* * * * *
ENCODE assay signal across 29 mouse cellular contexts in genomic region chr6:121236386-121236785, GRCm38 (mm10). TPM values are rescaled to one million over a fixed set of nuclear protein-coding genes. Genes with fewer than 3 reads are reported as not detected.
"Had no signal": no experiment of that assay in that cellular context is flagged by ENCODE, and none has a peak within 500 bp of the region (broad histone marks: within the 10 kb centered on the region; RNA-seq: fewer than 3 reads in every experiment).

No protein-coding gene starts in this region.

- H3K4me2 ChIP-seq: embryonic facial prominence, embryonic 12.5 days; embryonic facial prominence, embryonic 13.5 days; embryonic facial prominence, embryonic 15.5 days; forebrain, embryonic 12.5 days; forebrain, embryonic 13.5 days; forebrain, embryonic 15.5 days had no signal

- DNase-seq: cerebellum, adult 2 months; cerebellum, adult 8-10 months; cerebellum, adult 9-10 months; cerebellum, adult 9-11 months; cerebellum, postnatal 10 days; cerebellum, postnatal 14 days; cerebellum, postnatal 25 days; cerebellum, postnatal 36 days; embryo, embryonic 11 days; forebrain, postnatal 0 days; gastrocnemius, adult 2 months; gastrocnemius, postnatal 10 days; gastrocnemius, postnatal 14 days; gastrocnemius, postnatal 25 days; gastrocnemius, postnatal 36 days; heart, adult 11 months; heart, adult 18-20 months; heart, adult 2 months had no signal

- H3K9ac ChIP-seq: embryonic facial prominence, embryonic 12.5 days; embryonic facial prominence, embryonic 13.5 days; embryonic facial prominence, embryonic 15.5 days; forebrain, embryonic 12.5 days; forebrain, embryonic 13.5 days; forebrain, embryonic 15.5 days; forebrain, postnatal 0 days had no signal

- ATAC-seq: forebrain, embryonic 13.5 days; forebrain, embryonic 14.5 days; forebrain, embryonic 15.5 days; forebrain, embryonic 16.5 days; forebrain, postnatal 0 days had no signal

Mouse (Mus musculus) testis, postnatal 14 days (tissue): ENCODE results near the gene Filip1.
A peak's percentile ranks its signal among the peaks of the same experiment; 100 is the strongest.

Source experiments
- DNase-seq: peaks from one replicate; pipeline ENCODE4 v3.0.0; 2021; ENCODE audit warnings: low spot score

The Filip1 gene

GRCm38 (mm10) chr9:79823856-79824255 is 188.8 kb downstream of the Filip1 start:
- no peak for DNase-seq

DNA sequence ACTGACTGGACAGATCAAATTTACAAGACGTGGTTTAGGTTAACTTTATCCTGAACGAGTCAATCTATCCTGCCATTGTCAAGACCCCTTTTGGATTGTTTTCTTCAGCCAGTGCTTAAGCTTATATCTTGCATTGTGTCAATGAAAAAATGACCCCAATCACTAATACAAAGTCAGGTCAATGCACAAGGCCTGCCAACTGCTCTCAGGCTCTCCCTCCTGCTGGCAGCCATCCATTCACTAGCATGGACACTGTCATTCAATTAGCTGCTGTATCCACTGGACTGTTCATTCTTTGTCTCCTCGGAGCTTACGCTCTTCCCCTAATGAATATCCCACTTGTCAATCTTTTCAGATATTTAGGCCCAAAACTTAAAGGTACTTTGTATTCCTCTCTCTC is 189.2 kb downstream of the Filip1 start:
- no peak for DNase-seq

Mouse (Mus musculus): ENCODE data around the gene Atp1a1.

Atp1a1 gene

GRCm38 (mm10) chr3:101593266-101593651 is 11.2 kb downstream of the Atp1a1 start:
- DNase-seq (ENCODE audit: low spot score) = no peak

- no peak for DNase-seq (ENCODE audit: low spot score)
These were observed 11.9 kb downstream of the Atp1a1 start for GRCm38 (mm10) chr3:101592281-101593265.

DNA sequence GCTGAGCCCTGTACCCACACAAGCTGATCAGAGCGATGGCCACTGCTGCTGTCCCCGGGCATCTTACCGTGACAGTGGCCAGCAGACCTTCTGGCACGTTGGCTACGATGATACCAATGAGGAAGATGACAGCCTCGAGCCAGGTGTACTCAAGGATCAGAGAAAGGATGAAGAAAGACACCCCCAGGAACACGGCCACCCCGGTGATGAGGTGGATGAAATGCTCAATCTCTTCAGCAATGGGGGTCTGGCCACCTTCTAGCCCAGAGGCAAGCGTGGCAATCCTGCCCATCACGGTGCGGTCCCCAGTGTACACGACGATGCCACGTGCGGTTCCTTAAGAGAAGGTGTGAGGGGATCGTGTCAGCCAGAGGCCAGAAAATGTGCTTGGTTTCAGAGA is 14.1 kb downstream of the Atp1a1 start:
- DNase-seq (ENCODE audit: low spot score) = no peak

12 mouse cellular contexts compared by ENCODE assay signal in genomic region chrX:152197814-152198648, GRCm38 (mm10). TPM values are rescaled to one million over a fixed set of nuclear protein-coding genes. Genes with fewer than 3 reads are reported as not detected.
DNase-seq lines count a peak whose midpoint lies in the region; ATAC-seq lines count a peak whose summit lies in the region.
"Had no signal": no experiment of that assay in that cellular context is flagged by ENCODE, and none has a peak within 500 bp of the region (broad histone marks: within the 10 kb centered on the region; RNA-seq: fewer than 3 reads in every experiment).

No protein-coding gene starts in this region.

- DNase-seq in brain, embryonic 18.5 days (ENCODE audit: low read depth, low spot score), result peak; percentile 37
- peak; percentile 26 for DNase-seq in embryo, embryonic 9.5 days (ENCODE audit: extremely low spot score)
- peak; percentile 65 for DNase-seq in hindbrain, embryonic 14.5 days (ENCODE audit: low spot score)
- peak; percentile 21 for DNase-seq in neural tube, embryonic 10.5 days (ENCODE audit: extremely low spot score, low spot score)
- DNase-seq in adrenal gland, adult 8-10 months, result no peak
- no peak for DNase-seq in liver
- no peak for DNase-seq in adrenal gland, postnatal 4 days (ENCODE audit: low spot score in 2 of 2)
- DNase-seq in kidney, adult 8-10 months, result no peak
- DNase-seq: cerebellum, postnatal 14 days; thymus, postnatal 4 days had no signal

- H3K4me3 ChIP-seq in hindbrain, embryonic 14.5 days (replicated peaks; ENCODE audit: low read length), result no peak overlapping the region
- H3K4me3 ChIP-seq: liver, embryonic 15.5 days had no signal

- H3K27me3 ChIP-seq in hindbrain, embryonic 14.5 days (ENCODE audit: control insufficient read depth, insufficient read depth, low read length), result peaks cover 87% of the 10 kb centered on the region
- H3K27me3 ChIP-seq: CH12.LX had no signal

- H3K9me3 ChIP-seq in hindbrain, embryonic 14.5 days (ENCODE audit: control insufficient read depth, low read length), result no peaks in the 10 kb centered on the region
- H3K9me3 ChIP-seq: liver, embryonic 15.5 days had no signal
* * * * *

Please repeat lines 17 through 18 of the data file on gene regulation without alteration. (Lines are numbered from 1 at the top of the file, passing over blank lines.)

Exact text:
Mouse (Mus musculus): ENCODE data around the gene Atp1a1.

Atp1a1 gene